CPR is an important lifesaving method that was developed since the twentieth century and it have been improving since then.CPR stands for cardiopulmonary resuscitation and is used to revive heart attack victims.
The practice of mouth-to-mouth resuscitation dates back to the eighteenth century, while performing chest compressions goes back to the early twentieth century.The term “CPR” emerged in the early 1960s, and the idea became recognized by organizations such as the American Heart Association.Since then, CPR has been taught to millions of people, including grade-school children Cardiopulmonary resuscitation (CPR) is a method that was developed in the early 1960s for restoring the circulation and respiration in a patient who has suffered cardiac arrest, often leading to heart attack.
Lack of oxygen to the brain causes loss of consciousness, which then results in abnormal or absent breathing. Brain injury is likely if cardiac arrest goes untreated for more than five minutes.If there is no medical provider around to give quick medical care, the cardiac arrest may lead to brain injury. The only mean is to keep the blood circulating by providing quick CPR.
This May help victim stay alive until proper medical care to take over. The history of CPR dates back to the 17th century. It was later on promoted to the public to learn the basic rescue breathing and chest compression. James Otis Elam and Peter Safar is the two researchers who contributed significantly to the development and understanding cardiopulmonary resuscitation or CPR.Together Elam and Safar developed mouth-to-mouth breathing which is now known as mouth-to-mask ventilation, and head tilt and chin lift method which we still use today (Safar). Since their development, other researchers have been working hard to contribute to it. New technique tools to help improve or supports life.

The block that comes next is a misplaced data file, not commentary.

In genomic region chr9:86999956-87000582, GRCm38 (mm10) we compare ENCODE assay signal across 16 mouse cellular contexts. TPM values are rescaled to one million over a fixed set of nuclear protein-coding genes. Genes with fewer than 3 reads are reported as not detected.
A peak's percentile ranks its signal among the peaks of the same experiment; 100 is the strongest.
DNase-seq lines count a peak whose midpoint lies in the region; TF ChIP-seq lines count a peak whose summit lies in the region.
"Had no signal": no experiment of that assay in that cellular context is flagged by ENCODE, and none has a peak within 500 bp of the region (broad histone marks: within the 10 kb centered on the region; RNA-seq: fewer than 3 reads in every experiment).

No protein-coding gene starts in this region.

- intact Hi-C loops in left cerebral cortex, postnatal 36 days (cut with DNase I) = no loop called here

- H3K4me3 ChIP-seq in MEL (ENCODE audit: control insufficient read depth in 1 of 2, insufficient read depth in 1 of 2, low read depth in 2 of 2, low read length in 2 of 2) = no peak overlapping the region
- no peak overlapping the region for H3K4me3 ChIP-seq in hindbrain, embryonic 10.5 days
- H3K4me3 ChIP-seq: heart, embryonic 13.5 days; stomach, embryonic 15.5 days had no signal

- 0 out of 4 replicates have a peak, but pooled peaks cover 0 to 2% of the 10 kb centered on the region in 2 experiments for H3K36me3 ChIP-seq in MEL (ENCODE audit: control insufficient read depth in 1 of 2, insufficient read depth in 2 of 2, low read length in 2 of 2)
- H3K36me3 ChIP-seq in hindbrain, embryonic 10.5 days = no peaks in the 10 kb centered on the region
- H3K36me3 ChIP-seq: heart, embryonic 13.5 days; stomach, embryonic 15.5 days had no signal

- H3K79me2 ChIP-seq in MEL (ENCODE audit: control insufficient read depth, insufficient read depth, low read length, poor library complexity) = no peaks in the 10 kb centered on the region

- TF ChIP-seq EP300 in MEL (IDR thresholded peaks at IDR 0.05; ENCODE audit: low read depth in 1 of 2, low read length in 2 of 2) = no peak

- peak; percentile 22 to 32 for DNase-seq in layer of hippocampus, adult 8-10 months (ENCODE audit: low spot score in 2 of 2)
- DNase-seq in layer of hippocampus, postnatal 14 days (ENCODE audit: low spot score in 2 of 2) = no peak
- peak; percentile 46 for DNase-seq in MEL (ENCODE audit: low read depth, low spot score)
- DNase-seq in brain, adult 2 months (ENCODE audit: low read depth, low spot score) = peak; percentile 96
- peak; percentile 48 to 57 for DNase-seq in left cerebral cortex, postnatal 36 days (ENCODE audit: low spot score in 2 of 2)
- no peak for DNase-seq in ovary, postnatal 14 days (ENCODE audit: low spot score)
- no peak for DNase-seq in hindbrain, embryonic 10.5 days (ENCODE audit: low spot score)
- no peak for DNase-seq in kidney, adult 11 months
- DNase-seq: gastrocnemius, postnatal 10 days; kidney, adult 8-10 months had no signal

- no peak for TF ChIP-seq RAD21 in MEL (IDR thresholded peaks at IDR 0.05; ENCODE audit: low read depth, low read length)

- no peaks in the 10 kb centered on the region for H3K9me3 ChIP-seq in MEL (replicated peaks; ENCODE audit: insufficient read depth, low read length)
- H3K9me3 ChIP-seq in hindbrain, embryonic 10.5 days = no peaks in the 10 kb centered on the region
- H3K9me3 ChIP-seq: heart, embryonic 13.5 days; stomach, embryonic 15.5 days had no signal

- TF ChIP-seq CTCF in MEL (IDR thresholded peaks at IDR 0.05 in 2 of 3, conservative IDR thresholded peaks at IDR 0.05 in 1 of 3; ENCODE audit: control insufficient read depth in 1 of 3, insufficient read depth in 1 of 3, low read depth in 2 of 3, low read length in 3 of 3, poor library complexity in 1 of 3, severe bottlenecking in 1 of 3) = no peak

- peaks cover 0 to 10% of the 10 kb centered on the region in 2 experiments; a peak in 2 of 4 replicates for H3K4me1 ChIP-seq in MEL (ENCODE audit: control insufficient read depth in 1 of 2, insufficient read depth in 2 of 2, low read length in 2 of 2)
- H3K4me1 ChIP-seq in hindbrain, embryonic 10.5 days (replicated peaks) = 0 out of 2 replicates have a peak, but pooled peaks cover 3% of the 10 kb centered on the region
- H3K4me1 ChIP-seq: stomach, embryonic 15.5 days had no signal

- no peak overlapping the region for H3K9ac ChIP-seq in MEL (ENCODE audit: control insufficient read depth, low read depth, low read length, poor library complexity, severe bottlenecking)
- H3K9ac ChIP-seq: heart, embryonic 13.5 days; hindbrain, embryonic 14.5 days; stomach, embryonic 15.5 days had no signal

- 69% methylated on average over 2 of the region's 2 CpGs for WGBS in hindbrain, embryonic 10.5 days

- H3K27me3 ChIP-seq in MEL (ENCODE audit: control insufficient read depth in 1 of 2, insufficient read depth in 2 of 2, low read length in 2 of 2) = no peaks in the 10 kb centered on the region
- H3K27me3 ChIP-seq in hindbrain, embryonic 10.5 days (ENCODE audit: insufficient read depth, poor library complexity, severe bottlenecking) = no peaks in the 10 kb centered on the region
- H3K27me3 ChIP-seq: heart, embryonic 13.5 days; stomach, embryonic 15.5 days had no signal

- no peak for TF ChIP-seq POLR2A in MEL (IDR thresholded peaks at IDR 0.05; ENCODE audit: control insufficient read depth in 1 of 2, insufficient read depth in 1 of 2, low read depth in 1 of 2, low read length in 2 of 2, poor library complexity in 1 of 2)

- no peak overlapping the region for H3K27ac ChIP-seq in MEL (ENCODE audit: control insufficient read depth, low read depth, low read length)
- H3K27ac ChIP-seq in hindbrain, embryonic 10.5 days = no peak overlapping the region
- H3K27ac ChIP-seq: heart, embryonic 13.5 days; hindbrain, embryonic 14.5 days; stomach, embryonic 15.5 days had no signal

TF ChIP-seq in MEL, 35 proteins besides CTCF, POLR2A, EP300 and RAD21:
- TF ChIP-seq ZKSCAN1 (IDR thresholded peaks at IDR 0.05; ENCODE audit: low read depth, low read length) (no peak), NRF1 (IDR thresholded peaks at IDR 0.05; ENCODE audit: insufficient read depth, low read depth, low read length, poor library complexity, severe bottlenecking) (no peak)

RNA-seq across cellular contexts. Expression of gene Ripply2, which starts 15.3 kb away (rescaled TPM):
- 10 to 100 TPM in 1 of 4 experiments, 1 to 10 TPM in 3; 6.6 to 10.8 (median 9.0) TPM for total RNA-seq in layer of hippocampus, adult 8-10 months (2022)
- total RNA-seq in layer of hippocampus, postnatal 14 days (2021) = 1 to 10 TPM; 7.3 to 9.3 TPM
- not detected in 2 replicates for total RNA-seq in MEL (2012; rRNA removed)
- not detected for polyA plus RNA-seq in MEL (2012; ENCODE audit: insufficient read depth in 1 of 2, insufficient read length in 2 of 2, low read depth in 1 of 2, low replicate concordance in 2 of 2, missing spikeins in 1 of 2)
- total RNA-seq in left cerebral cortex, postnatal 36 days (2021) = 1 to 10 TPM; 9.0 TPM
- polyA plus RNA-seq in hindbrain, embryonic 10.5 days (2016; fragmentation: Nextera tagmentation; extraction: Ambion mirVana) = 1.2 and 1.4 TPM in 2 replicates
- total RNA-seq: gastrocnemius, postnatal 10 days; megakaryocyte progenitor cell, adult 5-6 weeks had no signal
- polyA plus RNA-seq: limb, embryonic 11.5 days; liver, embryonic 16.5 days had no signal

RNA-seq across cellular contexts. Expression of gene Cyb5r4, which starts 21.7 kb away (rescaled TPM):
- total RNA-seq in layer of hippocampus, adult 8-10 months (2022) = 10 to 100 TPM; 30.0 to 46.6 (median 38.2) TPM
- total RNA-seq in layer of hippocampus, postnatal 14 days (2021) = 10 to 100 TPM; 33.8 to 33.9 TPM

The mean purpose of CPR is to bring oxygen to the victim’s lung, brain and keep blood circulating so oxygen can get to very parts of the body until emergency care arrives.A person’s heart and ability to breath regularly can stop during a medical emergency, such as when a person has a heart attack or when he has been under water too long. Performing Cardio Pulmonary Resuscitation (CPR) on the person can prevent his death. Back in the eighteenth century Amsterdam a city in Europe introduced resuscitation method to respond to the deadly heart disease which killed as many as 400 people per year. Within four years, 150 people were saved. Here are some examples of resuscitation techniques advocated by the Amsterdam Society: To instigate warmth in the victim.Placing the victim in the Trendelenburg position, head lower than the body.
Applying manual pressure to the belly to help force inhaled water out of the lungs. Providing respirations, mouth-to-mouth or mouth-to-nostril, using a handkerchief to cover the mouth if preferred; occasionally bellows were used. Stroking or tickling the victim’s throat. Using nicotine to “fumigate” the victim, rectally or orally (History). Some of the ideas were sound and are still used today and even more advances. Today some of our working places such as teaching, child care and so no require CPR.